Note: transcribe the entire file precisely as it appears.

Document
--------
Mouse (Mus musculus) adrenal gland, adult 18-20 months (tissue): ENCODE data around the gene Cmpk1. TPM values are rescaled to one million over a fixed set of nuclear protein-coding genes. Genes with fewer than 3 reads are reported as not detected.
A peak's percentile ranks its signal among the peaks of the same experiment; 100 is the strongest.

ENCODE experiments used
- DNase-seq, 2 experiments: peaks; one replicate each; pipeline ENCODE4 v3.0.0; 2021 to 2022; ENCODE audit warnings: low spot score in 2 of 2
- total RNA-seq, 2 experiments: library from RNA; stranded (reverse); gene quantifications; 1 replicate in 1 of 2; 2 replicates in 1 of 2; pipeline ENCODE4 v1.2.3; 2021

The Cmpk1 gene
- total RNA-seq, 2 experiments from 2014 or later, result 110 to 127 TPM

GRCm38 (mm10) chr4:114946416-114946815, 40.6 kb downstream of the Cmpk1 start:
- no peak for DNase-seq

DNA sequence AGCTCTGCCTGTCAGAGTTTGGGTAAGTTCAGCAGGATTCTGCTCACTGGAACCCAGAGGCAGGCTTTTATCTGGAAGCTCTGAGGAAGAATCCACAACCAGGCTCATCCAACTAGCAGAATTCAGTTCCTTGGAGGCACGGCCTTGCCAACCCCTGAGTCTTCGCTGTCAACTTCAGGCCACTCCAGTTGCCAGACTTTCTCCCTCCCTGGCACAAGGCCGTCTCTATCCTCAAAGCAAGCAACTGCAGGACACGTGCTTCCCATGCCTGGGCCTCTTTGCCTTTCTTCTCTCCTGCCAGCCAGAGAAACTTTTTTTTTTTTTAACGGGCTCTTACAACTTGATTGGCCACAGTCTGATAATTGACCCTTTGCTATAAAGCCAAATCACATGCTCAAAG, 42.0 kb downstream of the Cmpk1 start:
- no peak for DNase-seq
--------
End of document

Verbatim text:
Mouse (Mus musculus) adrenal gland, adult 18-20 months (tissue): ENCODE data around the gene Cmpk1. TPM values are rescaled to one million over a fixed set of nuclear protein-coding genes. Genes with fewer than 3 reads are reported as not detected.
A peak's percentile ranks its signal among the peaks of the same experiment; 100 is the strongest.

ENCODE experiments used
- DNase-seq, 2 experiments: peaks; one replicate each; pipeline ENCODE4 v3.0.0; 2021 to 2022; ENCODE audit warnings: low spot score in 2 of 2
- total RNA-seq, 2 experiments: library from RNA; stranded (reverse); gene quantifications; 1 replicate in 1 of 2; 2 replicates in 1 of 2; pipeline ENCODE4 v1.2.3; 2021

The Cmpk1 gene
- total RNA-seq, 2 experiments from 2014 or later, result 110 to 127 TPM

GRCm38 (mm10) chr4:114946416-114946815, 40.6 kb downstream of the Cmpk1 start:
- no peak for DNase-seq

DNA sequence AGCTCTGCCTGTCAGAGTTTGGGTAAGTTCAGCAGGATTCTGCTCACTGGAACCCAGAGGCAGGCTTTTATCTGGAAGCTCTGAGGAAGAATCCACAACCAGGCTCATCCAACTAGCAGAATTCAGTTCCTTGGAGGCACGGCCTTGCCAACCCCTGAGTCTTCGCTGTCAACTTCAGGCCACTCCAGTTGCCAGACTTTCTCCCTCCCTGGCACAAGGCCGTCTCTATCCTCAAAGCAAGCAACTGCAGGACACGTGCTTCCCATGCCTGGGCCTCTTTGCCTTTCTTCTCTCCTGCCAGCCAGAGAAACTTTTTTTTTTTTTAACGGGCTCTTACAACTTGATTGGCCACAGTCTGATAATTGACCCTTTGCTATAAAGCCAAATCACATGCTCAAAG, 42.0 kb downstream of the Cmpk1 start:
- no peak for DNase-seq